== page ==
Python reticulatus

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Python reticulatus, also known as the (Asiatic) reticulated python[2] is a species of python found in Southeast Asia. Adults can grow to over 28 feet (8.7 m) in length[3] but normally grow to an average of 10-20 feet. They are the world's longest snakes and longest reptile, but are not the most heavily built. Like all pythons, they are non-venomous constrictors and normally not considered dangerous to humans. Although large specimens are powerful enough to kill an adult human, attacks are only occasionally reported.

An excellent swimmer, python reticulatus has been reported far out at sea and has colonized many small islands within its range. The specific name is Latin meaning net-like, or reticulated, and is a reference to the complex color pattern.[4]

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Description

Adults can grow to a length of more than 28.5 feet (8.7 m) and are the world's longest snakes.[5][3] However, they are relatively slim for their length and are certainly not the most heavily built.[6] The species Eunectes murinus, the green anaconda, may be larger.[5] The largest individual ever accurately measured was Colossus, kept at the Pittsburgh Zoo during the 1950s, with a peak length of 28.5 feet. Numerous reports have been made of larger snakes, but since none of these have been measured by a scientist nor have the specimens been deposited at a museum, they must be regarded as unproven and probably erroneous. In spite of a standing offer of $50,000 for a live, healthy snake over 30 feet long by the New York Zoological Society, no attempt to claim this reward has ever been made.[3]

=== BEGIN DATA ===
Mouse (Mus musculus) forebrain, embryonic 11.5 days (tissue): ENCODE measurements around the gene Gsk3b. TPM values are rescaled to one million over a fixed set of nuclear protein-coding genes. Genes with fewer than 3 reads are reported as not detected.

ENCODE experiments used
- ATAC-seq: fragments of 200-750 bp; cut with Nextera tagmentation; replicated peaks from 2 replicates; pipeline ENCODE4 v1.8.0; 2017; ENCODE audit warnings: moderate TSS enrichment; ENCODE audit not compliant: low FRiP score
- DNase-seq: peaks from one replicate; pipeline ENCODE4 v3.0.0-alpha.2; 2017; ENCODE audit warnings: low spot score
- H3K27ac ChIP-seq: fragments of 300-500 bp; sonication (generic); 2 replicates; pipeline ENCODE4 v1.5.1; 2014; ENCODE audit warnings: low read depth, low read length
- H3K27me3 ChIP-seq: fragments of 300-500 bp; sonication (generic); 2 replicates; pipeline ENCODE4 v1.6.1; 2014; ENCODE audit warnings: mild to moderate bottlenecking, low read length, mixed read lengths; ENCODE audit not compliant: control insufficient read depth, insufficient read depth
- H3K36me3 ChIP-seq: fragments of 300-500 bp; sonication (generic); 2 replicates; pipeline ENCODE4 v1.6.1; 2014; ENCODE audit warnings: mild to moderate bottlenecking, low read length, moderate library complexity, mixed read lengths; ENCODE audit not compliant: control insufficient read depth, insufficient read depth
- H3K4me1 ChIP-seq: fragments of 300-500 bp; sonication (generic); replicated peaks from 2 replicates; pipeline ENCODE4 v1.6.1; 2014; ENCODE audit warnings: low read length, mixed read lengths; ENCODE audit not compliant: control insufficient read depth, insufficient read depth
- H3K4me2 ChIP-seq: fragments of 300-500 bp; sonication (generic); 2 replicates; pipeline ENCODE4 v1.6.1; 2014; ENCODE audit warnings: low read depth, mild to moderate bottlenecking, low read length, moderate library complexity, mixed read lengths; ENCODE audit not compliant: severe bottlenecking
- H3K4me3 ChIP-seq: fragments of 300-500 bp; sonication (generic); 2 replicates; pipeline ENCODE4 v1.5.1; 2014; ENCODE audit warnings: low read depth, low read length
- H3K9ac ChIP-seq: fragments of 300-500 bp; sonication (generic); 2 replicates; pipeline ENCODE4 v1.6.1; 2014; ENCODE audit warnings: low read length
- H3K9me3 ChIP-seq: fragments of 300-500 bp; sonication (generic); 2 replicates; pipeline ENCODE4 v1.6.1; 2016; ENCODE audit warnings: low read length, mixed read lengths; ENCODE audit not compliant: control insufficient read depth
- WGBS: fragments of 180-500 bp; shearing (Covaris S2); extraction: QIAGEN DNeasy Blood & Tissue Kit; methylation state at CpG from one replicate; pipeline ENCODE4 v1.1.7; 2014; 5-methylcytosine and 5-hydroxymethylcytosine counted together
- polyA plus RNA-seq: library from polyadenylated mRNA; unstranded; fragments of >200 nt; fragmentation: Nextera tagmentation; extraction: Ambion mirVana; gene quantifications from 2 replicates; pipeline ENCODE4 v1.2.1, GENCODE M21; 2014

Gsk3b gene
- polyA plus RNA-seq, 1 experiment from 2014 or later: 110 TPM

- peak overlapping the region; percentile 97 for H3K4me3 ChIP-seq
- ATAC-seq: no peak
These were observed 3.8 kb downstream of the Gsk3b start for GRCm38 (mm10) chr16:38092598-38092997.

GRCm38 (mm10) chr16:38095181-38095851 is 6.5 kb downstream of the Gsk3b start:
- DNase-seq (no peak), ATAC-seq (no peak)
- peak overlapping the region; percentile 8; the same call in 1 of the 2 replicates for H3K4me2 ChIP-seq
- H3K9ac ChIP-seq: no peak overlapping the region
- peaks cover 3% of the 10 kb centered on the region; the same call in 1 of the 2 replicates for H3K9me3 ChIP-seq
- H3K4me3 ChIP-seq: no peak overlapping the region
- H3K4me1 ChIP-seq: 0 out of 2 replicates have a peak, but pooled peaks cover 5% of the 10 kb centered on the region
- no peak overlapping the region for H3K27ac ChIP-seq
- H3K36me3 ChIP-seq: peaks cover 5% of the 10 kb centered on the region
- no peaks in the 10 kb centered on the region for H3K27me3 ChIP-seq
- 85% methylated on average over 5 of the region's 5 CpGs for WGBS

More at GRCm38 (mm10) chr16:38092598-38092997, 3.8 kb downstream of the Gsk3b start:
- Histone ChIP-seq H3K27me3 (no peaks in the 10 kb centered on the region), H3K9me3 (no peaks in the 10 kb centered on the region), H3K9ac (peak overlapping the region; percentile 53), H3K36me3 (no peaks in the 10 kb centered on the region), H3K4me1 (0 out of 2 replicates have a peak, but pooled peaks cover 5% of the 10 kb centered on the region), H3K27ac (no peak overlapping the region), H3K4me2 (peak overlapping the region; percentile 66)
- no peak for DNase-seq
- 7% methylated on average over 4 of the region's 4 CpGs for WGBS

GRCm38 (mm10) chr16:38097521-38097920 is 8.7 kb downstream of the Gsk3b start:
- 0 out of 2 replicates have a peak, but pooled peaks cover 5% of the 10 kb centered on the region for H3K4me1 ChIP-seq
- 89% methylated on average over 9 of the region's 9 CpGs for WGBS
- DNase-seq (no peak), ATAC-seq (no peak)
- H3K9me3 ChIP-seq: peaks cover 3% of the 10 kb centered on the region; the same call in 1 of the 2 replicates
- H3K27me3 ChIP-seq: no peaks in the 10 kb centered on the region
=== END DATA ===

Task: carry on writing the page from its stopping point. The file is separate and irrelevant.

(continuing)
The color pattern is a complex geometric pattern that incorporates different colors. The back typically has a series of irregular diamond shapes which are flanked by smaller markings with light centers. In this species' wide range, much variation of size, color, and markings commonly occurs.

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